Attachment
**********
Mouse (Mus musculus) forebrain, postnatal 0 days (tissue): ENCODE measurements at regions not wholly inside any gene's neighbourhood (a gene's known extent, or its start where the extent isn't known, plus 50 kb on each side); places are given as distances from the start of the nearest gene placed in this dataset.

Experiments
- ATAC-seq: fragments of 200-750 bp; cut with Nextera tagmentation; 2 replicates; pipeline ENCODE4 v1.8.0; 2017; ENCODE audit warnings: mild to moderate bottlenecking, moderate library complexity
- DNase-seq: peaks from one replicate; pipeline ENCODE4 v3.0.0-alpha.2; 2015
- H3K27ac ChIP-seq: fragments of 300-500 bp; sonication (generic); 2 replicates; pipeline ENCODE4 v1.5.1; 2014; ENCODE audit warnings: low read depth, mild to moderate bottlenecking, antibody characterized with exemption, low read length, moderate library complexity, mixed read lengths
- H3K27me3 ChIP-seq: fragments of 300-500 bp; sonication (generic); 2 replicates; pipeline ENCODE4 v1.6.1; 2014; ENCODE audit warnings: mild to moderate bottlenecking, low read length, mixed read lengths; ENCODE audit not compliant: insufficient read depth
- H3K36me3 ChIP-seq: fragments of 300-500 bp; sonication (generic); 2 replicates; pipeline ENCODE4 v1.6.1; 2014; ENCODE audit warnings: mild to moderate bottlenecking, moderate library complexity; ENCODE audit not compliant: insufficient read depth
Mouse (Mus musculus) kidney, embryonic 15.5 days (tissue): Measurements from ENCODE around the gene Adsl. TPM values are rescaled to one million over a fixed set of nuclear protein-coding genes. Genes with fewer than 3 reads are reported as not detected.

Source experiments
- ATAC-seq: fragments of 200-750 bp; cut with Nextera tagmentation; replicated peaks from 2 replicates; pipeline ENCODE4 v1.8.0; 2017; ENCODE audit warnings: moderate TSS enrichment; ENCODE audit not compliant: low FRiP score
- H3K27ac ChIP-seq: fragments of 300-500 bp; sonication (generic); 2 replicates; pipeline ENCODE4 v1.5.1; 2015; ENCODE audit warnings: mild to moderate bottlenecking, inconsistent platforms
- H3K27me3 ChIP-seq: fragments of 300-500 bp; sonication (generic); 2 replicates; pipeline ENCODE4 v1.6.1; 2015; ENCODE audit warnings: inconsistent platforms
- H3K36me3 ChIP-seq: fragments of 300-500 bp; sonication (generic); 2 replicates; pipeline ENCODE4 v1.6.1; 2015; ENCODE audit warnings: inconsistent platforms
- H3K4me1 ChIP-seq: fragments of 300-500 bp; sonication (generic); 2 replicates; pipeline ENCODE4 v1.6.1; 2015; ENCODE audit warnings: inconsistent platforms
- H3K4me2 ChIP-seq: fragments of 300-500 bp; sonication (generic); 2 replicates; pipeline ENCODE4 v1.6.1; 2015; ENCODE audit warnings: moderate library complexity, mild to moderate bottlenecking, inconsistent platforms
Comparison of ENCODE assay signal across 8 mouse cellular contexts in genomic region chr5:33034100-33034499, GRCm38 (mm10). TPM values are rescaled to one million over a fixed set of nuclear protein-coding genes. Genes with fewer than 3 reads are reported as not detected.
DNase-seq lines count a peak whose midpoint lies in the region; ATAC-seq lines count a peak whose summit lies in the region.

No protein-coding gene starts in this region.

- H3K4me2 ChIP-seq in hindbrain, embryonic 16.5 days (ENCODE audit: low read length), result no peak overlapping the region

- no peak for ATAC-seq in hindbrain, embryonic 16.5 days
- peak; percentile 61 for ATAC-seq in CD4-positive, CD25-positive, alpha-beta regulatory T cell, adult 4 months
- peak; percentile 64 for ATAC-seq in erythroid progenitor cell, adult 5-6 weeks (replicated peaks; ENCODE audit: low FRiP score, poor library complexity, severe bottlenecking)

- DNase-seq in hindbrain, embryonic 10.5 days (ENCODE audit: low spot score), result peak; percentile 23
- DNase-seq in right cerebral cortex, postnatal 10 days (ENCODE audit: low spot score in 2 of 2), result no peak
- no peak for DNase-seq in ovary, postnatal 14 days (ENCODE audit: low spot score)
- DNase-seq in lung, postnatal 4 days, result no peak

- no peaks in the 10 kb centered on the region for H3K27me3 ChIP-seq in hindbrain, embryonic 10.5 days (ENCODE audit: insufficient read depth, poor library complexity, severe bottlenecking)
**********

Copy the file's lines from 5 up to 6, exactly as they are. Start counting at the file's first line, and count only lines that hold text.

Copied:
- H3K27ac ChIP-seq: fragments of 300-500 bp; sonication (generic); 2 replicates; pipeline ENCODE4 v1.5.1; 2014; ENCODE audit warnings: low read depth, mild to moderate bottlenecking, antibody characterized with exemption, low read length, moderate library complexity, mixed read lengths
- H3K27me3 ChIP-seq: fragments of 300-500 bp; sonication (generic); 2 replicates; pipeline ENCODE4 v1.6.1; 2014; ENCODE audit warnings: mild to moderate bottlenecking, low read length, mixed read lengths; ENCODE audit not compliant: insufficient read depth